Committed

Committed (Photo: Bloomsbury)I know it’s kind of cliched now, but I really enjoyed Eat, Pray, Love, which I got for Christmas several years ago (and pre-Julia Roberts movie). I re-read it in the fall of 2012 when I was going through a breakup (breakups, I’ve learned, make for pretty crazy reading choices. At this time, I also actively sought out several books about French women dieting and/or raising children – not a literary inclination I’ve ever had before or since. In retrospect, that was a very odd phase of my life that culminated with my purchase of a jaunty pink beret and ended as suddenly as it started).

What I appreciate very much about Elizabeth Gilbert is the frankness and honesty with which she discusses every element of her life. Committed sort of picks up where Eat, Pray, Love leaves off. She’s got the guy, they’re doing the international, border-hopping, dating thing and then they get thwarted by American customs officials, the Ruiners of International Relationships. Basically, unless Elizabeth and her guy tie the knot, he won’t be allowed in the United States anymore. But … cue the crisis … both of them have decided that after their disastrous and devastating divorces from their first partners, neither one of them is the marrying type. So what are they going to do?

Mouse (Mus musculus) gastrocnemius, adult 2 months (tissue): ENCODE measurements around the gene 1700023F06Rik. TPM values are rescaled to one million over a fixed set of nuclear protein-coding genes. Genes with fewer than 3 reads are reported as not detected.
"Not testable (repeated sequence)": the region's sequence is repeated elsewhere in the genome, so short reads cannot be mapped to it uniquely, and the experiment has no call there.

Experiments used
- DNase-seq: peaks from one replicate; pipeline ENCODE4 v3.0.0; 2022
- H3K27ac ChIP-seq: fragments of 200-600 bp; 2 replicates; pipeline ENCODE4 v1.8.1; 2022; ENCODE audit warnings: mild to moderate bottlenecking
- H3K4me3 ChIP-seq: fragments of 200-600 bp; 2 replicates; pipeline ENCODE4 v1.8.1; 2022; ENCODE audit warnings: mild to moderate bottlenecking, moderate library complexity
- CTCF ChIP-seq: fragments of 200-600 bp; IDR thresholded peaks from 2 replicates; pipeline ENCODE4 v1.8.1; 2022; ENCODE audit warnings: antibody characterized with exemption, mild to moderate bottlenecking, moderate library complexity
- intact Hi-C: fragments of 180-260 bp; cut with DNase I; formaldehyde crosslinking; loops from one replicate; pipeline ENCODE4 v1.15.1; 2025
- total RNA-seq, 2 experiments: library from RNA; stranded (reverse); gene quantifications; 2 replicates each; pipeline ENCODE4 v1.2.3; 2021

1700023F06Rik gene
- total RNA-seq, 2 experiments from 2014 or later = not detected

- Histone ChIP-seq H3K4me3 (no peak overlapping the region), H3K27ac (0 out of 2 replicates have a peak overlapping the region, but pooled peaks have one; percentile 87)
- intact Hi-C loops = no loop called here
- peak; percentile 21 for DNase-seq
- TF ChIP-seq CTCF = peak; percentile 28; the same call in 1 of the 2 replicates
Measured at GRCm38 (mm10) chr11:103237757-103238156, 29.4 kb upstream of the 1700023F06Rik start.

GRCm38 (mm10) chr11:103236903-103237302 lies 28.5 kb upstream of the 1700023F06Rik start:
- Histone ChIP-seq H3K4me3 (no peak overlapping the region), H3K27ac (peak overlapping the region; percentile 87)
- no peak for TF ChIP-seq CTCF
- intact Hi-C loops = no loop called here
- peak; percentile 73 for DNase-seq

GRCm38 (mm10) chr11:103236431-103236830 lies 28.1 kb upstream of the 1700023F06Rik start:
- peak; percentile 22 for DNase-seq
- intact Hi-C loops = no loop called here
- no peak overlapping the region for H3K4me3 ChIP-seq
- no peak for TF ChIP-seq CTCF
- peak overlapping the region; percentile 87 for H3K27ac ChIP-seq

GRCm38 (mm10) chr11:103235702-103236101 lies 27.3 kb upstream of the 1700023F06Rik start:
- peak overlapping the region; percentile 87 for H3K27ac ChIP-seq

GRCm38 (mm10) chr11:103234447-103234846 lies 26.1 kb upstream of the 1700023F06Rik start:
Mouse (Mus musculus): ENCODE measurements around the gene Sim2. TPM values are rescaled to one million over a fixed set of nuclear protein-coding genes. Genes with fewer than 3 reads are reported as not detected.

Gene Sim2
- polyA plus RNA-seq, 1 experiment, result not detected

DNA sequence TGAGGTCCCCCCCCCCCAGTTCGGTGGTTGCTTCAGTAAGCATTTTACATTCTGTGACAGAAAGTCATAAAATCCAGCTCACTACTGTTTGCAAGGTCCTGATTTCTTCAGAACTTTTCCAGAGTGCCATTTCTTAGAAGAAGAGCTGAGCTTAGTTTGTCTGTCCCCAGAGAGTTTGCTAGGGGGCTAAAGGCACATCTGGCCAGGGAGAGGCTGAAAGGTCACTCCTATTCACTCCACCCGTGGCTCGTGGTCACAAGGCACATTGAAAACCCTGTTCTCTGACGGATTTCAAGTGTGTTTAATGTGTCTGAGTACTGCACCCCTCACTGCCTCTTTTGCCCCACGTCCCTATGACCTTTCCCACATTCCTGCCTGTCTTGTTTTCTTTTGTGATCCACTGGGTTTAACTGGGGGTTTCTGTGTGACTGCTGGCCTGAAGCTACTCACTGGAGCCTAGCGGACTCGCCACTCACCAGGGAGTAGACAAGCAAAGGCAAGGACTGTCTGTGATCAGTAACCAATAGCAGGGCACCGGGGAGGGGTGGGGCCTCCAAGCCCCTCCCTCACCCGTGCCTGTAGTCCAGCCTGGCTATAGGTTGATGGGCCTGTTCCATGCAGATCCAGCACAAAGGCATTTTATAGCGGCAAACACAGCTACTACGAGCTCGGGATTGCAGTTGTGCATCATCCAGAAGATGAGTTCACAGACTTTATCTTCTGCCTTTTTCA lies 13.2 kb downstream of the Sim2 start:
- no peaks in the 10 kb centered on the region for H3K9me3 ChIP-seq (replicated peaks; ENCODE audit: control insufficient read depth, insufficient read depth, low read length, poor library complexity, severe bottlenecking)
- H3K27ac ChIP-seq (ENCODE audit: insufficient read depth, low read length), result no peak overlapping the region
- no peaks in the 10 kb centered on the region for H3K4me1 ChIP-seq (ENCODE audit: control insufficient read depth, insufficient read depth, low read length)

It’s here that Gilbert breaks from the personal narrative for a bit to explore what commitment looks like in different cultures around the world – with or without pomp, fanfare and a ring. It’s well-researched, deeply touching and quite a lot of fun. Not a lot of books written for women or by women focus on the question of ‘Why don’t I want to get married?’ and it’s pretty apparent that Gilbert approaches the task from a place of introspection and curiosity.

Committed is certainly a more facts-and-figures type tome than the breezy, diary-like feel of Eat, Pray, Love, but I kind of liked that about it. I like that Gilbert wonders about her life in the context of the wider world and that she enters into her personal quest for information about marriage in culture with a very open mind. She’s a really great interviewer.Research, according to this great review from The New Yorker that contrasts Committed with Eat, Pray, Love, is Gilbert’s coping mechanism. Sometimes I think it may be mine, too.

It’s refreshing to hear about how she found love after a devastating break-up and how she and her partner are creating their own relationship on their own terms. I guess it’s kind of hopeful, in its own neurotic, well-researched way. It made me feel hopeful, anyway. And it made me think, which is what good writing is always supposed to make you do.

 

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